Surfaced from post-Christmas torpor and lethargy, mince-pie fatigue, etc and realised we are going out for supper on 30 December and entertaining (yes, again) on New Year’s Eve.
‘Let’s go vegetarian with a festive stuffed Moroccan butternut,’ I suggested to the housemate. Thinking about pomegranate granita and tossed wild rocket in a simple vinaigrette.
“Let’s so not,’ came the reply. Parties attract carnivores.
So there is a leg of lamb, pork fillet and possibly rump steak to be defrosted and marinaded. Quail to be stuffed with couscous or polenta. Maturing Brie and Camembert cheeses, figs to be wrapped, peaches ripening, A deep dish in the freezer of homemade vanilla ice cream using fresh sticky vanilla pods from Madagascar. The friends, jovial and indefatigable party anumals, are bringing pretzels and salted almonds, trifles with whipped cream, more baked hams and salamis, panforte with candied quinces. The sturdy Stollen nobody fancied at Christmas.
At some point, all this will have to be scaled down to what a lively group of overfed adults are actually likely to eat. I like to plan eight-course meals, aided and abetted by the housemate, but in reality we only need salad and good breads.
And if the weather is good we shall build a large fire and sit outdoors under the stars. But the weather is 100% humidity with 45% chance of rain. As if anyone takes metereological percentages seriously. It is damp and oppressive, with black rain clouds that never rain. This weather reminds me of my childhood home on the Mozambique border and cycling to school under flamboyant trees hoping not to get caught in a rainstorm. I still get homesick for Zimbabwe, what I think of as the ’real’ tropical Africa. Shona women selling ripe mangos, maize cobs, live chickens at the busstops, good-humoured queues waiting for the bus and laughing, telling stories, donkeys or mules pulling carts of yams along red dirt roads, open-air hair salons in the shade of the flamboyant or jacaranda trees – everywhere you go in rural Africa there are men, women and children sitting patiently on kitchen chairs or stools while their hair is razored, snipped or braided. Nobody ever writes about how wonderful communal life is in so many places out here. The warmth and simpicity and selflessness.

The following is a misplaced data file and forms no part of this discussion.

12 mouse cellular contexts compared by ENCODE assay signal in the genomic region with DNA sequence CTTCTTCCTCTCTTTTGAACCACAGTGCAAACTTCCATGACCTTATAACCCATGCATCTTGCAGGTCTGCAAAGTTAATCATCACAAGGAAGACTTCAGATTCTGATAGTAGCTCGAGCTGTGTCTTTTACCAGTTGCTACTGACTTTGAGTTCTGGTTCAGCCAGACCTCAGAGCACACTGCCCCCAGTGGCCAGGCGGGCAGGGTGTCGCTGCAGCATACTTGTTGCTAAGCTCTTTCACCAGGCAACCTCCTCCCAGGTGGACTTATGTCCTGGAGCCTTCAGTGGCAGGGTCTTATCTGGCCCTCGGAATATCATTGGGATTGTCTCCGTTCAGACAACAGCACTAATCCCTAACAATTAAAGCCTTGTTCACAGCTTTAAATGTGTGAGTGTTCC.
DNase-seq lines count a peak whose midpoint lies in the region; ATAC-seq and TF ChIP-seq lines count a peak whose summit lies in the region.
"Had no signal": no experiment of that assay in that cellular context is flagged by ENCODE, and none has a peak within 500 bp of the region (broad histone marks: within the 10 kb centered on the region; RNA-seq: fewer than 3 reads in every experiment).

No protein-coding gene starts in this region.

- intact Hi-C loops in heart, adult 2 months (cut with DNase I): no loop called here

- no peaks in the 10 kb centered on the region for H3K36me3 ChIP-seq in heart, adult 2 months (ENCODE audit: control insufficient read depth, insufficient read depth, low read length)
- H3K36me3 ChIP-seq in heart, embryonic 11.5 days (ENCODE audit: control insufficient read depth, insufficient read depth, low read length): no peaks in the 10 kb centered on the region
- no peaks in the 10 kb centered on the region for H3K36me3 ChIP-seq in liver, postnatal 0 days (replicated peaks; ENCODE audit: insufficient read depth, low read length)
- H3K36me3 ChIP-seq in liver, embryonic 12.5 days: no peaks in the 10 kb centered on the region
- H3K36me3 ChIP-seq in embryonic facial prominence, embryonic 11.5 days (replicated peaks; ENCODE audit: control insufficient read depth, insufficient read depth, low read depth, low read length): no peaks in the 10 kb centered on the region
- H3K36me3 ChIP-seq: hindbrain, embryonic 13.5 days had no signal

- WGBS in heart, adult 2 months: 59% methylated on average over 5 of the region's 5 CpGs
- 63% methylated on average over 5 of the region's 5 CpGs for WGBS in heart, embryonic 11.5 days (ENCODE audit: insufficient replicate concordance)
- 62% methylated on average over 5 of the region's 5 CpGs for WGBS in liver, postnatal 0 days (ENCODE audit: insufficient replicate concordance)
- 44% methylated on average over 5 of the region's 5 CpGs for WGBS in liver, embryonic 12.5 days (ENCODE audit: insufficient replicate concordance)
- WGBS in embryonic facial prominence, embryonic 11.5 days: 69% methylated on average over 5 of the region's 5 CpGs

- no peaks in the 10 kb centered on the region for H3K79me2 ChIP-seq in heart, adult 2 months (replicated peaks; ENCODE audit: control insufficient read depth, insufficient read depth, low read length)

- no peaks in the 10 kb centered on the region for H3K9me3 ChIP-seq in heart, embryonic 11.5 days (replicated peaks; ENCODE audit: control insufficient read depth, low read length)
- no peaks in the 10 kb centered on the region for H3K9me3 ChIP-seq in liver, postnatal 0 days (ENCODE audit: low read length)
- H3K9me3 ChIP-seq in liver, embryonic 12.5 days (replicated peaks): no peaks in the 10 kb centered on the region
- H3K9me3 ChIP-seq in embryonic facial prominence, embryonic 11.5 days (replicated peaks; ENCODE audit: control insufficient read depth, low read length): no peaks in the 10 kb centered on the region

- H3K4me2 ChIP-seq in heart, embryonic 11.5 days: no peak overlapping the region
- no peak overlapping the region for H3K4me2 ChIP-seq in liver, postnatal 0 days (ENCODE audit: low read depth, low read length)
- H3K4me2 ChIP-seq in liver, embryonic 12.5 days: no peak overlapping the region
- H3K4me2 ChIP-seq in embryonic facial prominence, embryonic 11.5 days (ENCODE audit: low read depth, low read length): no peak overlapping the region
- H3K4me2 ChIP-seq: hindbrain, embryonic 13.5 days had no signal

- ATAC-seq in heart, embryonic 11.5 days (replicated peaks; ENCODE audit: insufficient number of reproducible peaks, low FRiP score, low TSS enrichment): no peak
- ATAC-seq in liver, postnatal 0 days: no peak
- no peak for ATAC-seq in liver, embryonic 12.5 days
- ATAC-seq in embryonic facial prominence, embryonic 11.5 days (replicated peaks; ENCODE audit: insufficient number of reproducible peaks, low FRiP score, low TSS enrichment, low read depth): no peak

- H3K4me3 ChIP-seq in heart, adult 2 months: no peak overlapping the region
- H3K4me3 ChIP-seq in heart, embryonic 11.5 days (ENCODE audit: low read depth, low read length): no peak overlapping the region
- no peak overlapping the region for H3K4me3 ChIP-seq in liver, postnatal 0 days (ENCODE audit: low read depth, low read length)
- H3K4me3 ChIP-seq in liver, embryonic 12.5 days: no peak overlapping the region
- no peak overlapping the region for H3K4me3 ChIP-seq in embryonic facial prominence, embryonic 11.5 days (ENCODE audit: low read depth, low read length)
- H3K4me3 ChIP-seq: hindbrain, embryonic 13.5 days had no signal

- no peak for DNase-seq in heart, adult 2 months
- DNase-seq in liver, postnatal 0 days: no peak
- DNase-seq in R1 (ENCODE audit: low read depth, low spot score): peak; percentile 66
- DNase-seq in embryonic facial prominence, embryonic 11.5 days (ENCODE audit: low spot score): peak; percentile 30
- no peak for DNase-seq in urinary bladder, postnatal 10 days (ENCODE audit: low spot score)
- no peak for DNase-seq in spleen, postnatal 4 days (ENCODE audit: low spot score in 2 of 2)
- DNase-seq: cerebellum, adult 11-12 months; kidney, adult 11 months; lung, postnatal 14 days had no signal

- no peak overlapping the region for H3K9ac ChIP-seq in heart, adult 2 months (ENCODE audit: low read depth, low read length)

The end of another year of sobriety. Odd to note that I have no idea what my guests will choose to drink on New Year’s Eve. None are alcoholic and most drink very seldom. They might have champagne toast at midnight or some wine with their meal. There will be mineral water and icy gingerbeer or homemade lemonade, fruit juices. While alcoholism doesn’t go away, the preoccupation with alcohol fades and all those blessed days of reprieve do add up to a year worth remembering.
From Chapter 6 in the Big Book of Alcoholics Anonymous:
And we have ceased fighting anything or anyone, even alcohol. For by this time sanity will have returned. We will seldom be interested in liquor. If tempted, we recoil from it as from a hot flame. We react sanely and normally, and we will find that this has happened automatically. We will see that our new attitude toward liquor has been given us without any thought or effort on our part. It just comes! That is the miracle of it. We are not fighting it, neither are we avoiding temptation. We feel as though we had been placed in a position of neutrality safe and protected. We have not even sworn off. Instead, the problem has been removed. It does not exist for us. We are neither cocky nor are we afraid. That is how we react so long as we keep in fit spiritual condition.